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Accidents between a semi-truck and a smaller motor vehicle can be devastating for the driver of the smaller vehicle. 68% of all deaths from trucking accidents happen to someone in a passenger vehicle. The sheer weight and size of the truck puts anything and anyone else at an immediate disadvantage.

That’s why it’s important that there’s awareness of what circumstances, conditions, and scenarios can lead to an accident in a truck. All drivers should understand these so they can remain vigilant, whether they’re the ones behind the wheel of the long-haul truck or sharing the road with trucks while operating a smaller vehicle.

First, here are a few statistics uncovered in studies:

  • Since 2009, trucking accidents have increased by 52%
  • Injuries from trucking accidents have increased in the past decade
  • The majority of these accidents happen in daytime hours

Some of the most common causes of accidents involving trucks include:

  • Defective tires – whether it’s a blowout or a flat, the impact of a tire issue can be more pronounced on a truck and cause it to malfunction or lose control.
  • Driver fatigue – this common affliction can be exacerbated by truck drivers on long haul drives with few breaks or monotonous scenery.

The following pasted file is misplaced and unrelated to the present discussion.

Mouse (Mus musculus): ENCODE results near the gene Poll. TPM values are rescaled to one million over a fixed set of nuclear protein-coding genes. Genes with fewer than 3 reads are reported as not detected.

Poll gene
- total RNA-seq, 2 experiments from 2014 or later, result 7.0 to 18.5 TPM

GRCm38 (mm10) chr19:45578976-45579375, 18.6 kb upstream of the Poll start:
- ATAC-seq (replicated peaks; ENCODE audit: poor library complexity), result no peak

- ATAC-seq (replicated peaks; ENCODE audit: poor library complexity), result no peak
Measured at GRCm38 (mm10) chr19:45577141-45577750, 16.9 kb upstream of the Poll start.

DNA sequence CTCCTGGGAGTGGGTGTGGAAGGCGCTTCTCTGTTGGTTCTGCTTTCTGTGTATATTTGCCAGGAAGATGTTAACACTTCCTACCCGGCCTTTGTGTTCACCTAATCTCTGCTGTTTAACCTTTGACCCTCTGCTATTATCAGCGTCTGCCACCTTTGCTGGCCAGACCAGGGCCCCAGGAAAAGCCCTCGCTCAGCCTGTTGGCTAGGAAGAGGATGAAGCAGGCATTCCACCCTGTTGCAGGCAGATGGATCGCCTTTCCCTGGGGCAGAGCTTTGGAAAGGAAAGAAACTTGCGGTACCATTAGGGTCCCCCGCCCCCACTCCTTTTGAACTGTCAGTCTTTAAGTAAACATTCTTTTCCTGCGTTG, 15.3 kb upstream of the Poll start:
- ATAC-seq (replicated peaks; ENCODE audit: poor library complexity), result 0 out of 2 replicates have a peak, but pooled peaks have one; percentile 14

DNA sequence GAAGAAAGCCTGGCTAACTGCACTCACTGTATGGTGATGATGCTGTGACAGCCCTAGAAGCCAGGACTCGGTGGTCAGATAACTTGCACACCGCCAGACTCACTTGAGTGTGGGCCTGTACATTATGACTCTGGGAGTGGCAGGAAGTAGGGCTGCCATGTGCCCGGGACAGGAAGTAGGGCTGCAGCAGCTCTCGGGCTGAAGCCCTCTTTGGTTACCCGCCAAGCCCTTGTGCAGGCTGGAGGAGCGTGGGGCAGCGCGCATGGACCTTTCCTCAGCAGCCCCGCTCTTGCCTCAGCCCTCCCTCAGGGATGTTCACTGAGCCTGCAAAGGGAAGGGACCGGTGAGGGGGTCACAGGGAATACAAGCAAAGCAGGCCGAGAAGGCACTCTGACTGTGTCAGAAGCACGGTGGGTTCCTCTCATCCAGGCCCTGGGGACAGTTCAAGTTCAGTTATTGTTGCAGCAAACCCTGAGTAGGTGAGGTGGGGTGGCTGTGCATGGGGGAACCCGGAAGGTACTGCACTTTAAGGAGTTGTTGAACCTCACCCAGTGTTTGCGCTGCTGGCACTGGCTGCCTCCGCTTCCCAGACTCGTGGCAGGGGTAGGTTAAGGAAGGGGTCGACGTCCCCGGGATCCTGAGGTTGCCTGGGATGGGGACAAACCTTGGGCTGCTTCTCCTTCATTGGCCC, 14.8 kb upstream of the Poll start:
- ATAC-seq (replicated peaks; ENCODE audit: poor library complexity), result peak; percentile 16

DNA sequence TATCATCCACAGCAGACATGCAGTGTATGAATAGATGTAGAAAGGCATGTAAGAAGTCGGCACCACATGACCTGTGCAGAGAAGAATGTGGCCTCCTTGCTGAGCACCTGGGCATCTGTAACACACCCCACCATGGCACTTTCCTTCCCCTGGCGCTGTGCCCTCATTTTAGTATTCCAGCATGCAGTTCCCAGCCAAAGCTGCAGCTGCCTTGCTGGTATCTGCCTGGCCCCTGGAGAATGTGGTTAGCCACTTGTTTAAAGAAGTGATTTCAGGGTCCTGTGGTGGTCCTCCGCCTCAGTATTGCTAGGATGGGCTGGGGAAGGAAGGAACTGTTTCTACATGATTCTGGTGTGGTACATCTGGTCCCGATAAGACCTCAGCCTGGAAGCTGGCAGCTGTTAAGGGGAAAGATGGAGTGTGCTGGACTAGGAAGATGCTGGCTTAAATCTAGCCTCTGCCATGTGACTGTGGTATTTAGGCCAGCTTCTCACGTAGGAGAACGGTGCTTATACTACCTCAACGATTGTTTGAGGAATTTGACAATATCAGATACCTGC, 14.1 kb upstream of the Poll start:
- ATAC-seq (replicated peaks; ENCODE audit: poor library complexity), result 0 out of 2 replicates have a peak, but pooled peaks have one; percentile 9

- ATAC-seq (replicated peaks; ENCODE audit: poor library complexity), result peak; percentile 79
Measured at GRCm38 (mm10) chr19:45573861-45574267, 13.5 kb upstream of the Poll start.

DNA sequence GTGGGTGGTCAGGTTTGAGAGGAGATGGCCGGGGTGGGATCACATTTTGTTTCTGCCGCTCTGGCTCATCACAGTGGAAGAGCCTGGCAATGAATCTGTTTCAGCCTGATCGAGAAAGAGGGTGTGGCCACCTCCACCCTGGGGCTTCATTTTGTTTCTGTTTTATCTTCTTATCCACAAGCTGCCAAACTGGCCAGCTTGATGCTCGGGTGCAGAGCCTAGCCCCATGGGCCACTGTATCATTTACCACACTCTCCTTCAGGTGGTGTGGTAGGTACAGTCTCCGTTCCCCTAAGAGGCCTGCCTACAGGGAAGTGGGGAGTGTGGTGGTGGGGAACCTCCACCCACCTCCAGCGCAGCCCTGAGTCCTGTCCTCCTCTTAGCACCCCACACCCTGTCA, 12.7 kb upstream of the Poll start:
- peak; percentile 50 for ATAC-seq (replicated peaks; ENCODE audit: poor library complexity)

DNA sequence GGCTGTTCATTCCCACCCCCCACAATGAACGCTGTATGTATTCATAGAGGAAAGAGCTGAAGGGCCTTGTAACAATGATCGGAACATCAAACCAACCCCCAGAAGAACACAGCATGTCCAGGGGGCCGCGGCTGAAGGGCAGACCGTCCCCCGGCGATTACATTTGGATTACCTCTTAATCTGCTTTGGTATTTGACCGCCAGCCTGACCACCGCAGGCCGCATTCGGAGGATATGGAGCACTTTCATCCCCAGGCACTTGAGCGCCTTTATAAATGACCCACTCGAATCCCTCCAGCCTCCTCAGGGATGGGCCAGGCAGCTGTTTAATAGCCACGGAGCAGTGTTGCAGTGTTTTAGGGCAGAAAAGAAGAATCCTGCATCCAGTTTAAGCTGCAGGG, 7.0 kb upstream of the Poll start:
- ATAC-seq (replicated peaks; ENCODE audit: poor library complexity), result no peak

• Alcohol and drug abuse – unfortunately, even professional truck drivers sometimes use substances while operating their vehicles, creating the danger of intoxicated driving.
  • Speeding – a truck that’s going over the speed limit will take much longer to stop, especially in rain or icy conditions.
  • Smaller vehicles entering low-visibility zones of a truck – drivers of passenger vehicles must be aware that truck drivers cannot see them in certain locations relative to the truck.
  • Reckless driving near a truck – this could include not giving enough space to turn, cutting a truck off, trying to overtake a passing truck and misjudging its speed, or merging in front of a truck too soon.

It’s notable that these accidents can be the fault of either driver, but that truck drivers are often less at fault than the other traffic on the road.

If all parties are aware of the potential dangers, it can be easier to avoid the mistakes as a passenger car driver, and to spot possibly reckless or dangerous behavior being committed by a truck driver.